Facebook Twitter Google+LinkedInPinterestWhatsAppNASSAU, Bahamas – October 31, 2017 – The Bahamas’ own, Wayne Neely and his work chronicling the biggest, baddest hurricane to have hit The Bahamas and the region will be featured on the PBS NOVA series, ‘Killer Hurricanes’ and the series debuts on Wednesday November 1.The Great Hurricane of 1780 – The Story of the Greatest and Deadliest Hurricane of the Caribbean and the Americas is the title of Neely’s book; it is a best seller. The forecaster with the Bahamas Department of Meteorology is also an historian and told media that the real concentration will be the Great Hurricane of 1780, which remains the deadliest hurricane in North Atlantic hurricane history with 22,000 people killed — most of them slaves — in the Caribbean.Again you can find Killer Hurricanes on PBS NOVA tomorrow, November 1 at 9pm. Facebook Twitter Google+LinkedInPinterestWhatsApp Related Items:#author, #greathurricaneof1780, #hurricanes, #wayneneely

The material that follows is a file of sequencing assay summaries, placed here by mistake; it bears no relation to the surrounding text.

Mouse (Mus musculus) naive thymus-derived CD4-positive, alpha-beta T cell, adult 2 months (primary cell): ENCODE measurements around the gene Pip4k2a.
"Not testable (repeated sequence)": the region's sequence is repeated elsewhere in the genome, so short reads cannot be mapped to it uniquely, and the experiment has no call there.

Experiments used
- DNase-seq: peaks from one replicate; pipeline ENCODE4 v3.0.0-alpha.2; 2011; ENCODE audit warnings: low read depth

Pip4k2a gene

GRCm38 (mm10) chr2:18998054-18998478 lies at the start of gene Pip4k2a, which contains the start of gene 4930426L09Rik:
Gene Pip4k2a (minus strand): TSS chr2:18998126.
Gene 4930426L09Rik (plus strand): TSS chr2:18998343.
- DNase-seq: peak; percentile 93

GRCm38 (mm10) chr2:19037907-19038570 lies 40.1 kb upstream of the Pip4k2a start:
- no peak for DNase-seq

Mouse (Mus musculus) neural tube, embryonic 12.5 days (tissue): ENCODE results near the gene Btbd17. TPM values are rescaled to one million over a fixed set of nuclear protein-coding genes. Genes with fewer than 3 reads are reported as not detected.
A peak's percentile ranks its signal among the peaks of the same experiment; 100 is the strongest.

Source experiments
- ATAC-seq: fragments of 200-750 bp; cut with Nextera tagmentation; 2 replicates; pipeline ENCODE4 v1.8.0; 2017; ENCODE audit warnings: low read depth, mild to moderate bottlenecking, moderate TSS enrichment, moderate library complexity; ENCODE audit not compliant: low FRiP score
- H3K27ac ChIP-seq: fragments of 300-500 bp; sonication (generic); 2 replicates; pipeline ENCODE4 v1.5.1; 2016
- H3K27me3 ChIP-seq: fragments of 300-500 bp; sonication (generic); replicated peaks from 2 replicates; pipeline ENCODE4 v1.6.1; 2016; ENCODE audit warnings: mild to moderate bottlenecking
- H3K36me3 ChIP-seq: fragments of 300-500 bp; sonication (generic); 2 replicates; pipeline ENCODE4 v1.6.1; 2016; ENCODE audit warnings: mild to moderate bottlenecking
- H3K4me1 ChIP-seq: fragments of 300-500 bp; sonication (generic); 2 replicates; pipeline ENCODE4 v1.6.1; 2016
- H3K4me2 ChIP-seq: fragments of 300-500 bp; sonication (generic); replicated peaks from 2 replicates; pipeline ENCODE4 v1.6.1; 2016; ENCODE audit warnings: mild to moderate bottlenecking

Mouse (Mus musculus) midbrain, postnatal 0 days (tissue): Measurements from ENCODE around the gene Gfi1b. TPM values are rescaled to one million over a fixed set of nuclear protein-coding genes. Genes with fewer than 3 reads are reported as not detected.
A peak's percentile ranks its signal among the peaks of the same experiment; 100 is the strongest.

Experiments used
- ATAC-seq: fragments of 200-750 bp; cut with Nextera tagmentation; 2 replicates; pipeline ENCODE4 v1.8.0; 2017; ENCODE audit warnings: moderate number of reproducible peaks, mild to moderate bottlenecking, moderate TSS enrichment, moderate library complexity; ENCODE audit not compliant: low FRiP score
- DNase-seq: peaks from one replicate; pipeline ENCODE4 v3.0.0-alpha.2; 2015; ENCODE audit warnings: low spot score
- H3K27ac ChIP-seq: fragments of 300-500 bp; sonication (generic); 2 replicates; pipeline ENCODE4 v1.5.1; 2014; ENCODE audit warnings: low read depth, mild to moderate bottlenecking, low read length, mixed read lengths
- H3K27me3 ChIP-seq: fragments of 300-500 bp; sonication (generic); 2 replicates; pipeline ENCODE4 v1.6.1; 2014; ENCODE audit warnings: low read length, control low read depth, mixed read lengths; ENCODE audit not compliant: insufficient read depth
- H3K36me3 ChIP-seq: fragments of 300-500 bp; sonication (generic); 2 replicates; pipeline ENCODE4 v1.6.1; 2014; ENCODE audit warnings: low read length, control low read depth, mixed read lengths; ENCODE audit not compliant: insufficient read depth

0 Share your voice null OpenAI CEO Sam Altman (left) and Microsoft CEO Satya Nadella. Scott Eklund/Red Box Pictures Microsoft has invested $1 billion in OpenAI and reached a multiyear deal with the artificial intelligence research startup to jointly develop new supercomputing tech, the companies said Monday. OpenAI will run its services on Microsoft’s Azure cloud computing platform.San Francisco-based OpenAI, which launched in 2015, has repeatedly emphasized its focus on the ethical use of artificial intelligence that “benefits all of humanity.” Microsoft and OpenAI said that artificial intelligence, a term used to describe how a machine can understand any intellectual task like a human being, should be used to resolve “currently intractable” problems such as the global climate crisis. “AI is one of the most transformative technologies of our time and has the potential to help solve many of our world’s most pressing challenges,” Microsoft CEO Satya Nadella said in a statement. “By bringing together OpenAI’s breakthrough technology with new Azure AI supercomputing technologies, our ambition is to democratize AI — while always keeping AI safety front and center — so everyone can benefit.”OpenAI is backed by prominent tech leaders such as Elon Musk, CEO of Tesla and SpaceX, and Peter Thiel, a venture capitalist, co-founder of PayPal and a Facebook board member. The company has a unique structure. It started out as a nonprofit but earlier this year, the nonprofit created a for-profit company that the nonprofit’s board still controls. OpenAI calls the hybrid a “capped-profit” company.The new collaboration with Microsoft comes at a time when cloud services for OpenAI have reportedly become a significant cost. OpenAI has been an Azure customer since 2016, Microsoft said. Earlier this year OpenAI offered a glimpse into GPT-2, a AI-powered text generator that focuses on reading comprehension, answering questions and summarizing. “We are in the process of porting our Rapid project to run on Azure,” an OpenAI representative said. “Rapid is a large-scale reinforcement learning software we’ve been developing for the last few years, and was used to train both our Dota agents and the robotic hand.”Originally published July 22 at 8:01 a.m. PT.Update, 9:25 a.m.: Adds comment from Microsoft. 3:02 Artificial intelligence (AI) Microsoft Tags The farm of the future is in the cloud Computers Sci-Tech Now playing: Watch this: